Thursday, June 20, 2013

Interest Rates

Interest rates have jogged up in recent months and some people are getting apocalyptic about it.  The above chart shows thirty year mortgage rates - the little jag up at the very end is the feature of interest.  Below is 10 year US government debt.

This is no big deal.

Even dodgy corporate bonds are barely up from their record lows:

Could this be a turning point, the beginning of a return to more normal credit conditions?  That's conceivable, and it would be fine.  It could also just be noise.


Mr. Sunshine said...

Actually, it wouldn't be fine. Debt levels are too high to allow a return to risk-based rates - each 1% rise in the Treasury rate would add $165 billion a year in interest costs to the Treasury's outlay. Of course, the Fed would just print that, but confidence in the dollar would erode further. With the cost of oil equal to an over 10% real interest rate on the economy, risk-based rates will crush it, since it is entirely leveraged-based. The Fed, by creating $16T since 2008 to prop up insolvent banks and the Treasury, has painted us all into a very tight corner.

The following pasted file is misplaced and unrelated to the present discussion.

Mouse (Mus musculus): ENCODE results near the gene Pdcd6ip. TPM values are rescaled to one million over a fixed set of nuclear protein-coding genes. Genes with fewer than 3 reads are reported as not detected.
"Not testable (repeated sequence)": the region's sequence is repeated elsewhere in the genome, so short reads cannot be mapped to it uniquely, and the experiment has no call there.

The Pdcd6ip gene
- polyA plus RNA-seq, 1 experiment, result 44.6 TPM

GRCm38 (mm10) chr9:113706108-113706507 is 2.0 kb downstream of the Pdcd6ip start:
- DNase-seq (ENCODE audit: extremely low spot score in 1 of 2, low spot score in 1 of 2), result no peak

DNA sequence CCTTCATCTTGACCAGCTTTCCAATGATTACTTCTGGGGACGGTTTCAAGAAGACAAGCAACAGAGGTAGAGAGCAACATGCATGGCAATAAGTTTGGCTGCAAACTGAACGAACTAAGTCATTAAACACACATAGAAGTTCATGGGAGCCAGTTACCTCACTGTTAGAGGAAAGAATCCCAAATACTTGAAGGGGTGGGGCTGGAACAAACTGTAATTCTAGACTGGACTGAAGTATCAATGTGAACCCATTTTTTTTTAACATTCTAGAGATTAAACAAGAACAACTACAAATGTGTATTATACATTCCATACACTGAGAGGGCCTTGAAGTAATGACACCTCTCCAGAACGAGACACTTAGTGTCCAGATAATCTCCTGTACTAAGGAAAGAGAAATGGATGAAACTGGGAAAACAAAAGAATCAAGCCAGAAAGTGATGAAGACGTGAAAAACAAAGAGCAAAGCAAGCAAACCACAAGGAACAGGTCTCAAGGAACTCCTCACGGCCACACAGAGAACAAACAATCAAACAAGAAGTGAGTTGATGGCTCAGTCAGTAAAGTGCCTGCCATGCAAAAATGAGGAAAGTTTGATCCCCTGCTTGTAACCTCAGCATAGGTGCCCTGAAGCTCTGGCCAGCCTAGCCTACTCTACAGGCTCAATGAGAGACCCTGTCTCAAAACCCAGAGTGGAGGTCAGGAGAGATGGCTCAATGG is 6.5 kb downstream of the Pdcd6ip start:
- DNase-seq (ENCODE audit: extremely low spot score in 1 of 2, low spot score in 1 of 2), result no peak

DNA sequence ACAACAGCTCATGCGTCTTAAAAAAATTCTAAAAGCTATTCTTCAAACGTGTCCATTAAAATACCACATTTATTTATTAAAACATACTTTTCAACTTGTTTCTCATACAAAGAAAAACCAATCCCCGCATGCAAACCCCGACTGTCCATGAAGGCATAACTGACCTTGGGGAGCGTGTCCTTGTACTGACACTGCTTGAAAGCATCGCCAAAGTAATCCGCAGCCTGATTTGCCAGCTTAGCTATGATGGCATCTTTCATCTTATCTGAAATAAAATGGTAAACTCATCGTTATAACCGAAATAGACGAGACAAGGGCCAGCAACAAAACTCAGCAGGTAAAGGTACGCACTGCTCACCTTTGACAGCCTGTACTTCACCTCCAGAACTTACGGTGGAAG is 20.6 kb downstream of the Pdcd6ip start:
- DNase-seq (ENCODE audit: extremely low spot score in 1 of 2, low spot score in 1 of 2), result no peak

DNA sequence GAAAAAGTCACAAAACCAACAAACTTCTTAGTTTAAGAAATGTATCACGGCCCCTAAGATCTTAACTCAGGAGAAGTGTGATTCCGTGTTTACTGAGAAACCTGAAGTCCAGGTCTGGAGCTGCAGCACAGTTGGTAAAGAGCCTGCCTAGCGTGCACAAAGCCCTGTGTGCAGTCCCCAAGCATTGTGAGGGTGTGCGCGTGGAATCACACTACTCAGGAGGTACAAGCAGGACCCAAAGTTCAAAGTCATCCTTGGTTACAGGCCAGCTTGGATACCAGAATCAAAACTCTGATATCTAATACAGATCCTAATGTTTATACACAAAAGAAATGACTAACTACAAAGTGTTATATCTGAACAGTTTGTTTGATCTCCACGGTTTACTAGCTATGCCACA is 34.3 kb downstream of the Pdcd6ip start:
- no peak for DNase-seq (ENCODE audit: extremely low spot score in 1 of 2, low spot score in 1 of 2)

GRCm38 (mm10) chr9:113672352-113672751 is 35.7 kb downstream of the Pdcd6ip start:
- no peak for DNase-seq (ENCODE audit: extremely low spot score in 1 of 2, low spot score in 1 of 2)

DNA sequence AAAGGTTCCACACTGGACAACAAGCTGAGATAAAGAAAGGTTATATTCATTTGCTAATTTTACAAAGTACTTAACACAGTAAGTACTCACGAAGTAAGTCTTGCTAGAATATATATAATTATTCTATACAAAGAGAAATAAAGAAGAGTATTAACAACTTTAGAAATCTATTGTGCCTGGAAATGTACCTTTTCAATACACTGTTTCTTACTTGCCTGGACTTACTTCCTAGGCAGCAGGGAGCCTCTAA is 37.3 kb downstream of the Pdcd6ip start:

Joe said...

I agree with Mr. Sunshine's conclusions. But note too that an increase in 30 year rates from 3% to 4.5% would knock the value of a $300,000 house to $250,000, if you go by the 30 year monthly payment. That would be huge in an already fragile economic environment.

Until we have real wage growth for the 99%, we cannot have any increase in interest rates without large, cascading effects on the economy.

The Arthurian said...

"...each 1% rise in the Treasury rate would add $165 billion a year in interest costs to the Treasury's outlay."

Yes... and also would add about four times that to the interest costs of the private sector.

Luke The Debtor said...

Read something on Sober Look saying that BRIC and other emerging market nations may be buying up less US treasuries due to weaker economies.

oji said...

DShort covered this topic today.

"Expressed as a percentage increase, the rise in yields since May 2nd is unprecedented"